Children Rights And The Law

Subject LAWS50083 (2016)

Note: This is an archived Handbook entry from 2016.

Credit Points: 12.5
Level: 5 (Graduate/Postgraduate)
Dates & Locations:

This subject is not offered in 2016.

Time Commitment: Contact Hours: 36 hours of seminar classes offered intensively, or as 12 weekly 3-hour seminars over a semester.
Total Time Commitment:

144 hours.

Study Period Commencement:
Credit Points:
Semester 1
Semester 1
Corequisites: None
Recommended Background Knowledge: None
Non Allowed Subjects:
Core Participation Requirements:

The Melbourne Law School welcomes applications from students with disabilities. It is University and Law School policy to take all reasonable steps to enable the participation of students with disabilities, and reasonable adjustments will be made to enhance a student's participation in the School’s programs.

The inherent academic requirements for the study in the Melbourne Law School are:

  1. The ability to attend classes and actively engage in the analysis of complex materials and debate;
  2. The ability to read, analyse and comprehend complex written legal materials and complex interdisciplinary materials;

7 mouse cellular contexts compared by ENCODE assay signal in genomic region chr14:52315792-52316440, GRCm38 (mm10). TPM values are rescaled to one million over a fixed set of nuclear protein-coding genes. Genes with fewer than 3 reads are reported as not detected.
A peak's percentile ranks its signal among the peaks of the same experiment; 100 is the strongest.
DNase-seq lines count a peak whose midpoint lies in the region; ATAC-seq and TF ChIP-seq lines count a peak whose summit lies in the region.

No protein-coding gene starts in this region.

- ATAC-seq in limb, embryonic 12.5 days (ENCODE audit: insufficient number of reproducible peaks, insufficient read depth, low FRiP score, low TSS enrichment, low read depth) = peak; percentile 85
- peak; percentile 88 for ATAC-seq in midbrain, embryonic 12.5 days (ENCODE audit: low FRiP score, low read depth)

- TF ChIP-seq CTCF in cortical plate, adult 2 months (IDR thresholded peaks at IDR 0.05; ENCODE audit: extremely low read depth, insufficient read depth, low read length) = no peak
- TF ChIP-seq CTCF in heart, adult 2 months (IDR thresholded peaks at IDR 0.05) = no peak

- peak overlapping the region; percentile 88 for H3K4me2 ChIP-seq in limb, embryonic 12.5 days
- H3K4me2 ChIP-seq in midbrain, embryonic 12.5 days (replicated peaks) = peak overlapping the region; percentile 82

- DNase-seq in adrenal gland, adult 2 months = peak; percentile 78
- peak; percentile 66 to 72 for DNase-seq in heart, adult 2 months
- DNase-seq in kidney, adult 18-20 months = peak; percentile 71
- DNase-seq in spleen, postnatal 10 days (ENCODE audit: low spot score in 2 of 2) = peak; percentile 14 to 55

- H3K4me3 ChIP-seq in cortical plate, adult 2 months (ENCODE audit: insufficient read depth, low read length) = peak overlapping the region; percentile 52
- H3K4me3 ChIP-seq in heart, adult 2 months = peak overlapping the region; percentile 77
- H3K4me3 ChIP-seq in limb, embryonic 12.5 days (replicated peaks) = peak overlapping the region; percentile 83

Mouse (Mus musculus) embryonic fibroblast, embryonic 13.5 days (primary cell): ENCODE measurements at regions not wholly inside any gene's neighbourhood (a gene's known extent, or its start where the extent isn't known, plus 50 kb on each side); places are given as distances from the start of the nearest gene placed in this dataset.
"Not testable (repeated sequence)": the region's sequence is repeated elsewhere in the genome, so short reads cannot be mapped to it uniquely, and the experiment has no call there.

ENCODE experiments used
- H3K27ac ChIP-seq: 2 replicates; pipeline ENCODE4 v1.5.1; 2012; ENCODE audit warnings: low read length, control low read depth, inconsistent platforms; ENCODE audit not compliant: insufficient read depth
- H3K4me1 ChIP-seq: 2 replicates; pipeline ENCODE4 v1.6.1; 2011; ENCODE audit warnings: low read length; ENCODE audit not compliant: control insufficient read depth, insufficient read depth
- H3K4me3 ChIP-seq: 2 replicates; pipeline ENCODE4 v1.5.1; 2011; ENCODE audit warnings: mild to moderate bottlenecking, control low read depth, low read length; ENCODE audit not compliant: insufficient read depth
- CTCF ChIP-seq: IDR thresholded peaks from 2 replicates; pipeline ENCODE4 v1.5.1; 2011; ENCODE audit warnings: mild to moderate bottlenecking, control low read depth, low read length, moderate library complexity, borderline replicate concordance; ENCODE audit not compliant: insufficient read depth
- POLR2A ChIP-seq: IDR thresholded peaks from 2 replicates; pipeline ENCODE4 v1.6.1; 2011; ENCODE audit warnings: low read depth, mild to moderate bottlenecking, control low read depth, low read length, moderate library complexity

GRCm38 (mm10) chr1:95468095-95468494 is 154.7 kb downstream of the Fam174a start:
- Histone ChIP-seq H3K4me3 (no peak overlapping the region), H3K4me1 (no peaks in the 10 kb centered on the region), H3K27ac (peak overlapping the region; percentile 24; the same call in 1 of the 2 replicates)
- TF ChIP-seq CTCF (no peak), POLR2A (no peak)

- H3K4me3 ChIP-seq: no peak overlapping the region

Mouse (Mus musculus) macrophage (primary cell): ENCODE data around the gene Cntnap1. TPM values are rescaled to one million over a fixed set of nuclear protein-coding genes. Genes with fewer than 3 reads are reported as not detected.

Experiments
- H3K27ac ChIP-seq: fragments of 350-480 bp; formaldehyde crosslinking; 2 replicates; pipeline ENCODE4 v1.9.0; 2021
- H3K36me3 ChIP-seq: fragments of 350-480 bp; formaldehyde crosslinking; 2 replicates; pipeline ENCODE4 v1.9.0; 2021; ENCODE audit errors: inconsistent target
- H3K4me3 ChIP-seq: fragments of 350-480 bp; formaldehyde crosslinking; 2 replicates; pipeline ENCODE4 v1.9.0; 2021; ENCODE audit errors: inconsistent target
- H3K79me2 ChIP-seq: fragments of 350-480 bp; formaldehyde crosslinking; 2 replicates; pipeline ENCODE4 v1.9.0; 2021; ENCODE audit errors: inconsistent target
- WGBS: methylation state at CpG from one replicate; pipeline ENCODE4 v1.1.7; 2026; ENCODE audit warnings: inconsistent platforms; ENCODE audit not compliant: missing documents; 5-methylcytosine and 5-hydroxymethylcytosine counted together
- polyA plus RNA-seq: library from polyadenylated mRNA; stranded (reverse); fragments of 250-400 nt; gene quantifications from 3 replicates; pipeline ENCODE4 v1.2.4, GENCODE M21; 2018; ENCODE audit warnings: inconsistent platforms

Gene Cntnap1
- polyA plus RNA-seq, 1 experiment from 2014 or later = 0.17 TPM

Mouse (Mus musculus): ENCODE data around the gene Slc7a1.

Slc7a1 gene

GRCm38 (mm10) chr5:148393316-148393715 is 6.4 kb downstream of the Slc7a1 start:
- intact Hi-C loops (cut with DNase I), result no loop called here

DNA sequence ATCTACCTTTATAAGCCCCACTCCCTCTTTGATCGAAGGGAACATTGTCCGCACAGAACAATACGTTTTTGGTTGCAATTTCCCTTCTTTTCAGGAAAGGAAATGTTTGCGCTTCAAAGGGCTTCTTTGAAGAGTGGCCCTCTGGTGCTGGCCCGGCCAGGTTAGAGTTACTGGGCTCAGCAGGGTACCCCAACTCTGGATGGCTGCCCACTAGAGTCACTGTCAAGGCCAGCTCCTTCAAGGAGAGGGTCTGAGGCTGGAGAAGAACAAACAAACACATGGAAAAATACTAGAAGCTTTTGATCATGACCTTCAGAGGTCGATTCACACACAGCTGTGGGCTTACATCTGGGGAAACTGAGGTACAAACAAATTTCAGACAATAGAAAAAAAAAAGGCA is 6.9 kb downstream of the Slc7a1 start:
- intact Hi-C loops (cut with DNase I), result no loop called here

3. The ability to clearly and independently communicate in writing a knowledge and application of legal principles and interdisciplinary materials and critically evaluate these;
  4. The ability to clearly and independently communicate orally a knowledge and application of legal principles and interdisciplinary materials and critically evaluate these;
  5. The ability to work independently and as a part of a group;
  6. The ability to present orally and in writing legal analysis to a professional standard.

Students must possess behavioural and social attributes that enable them to participate in a complex learning environment. Students are required to take responsibility for their own participation and learning. They also contribute to the learning of other students in collaborative learning environments, demonstrating interpersonal skills and an understanding of the needs of other students. Assessment may include the outcomes of tasks completed in collaboration with other students.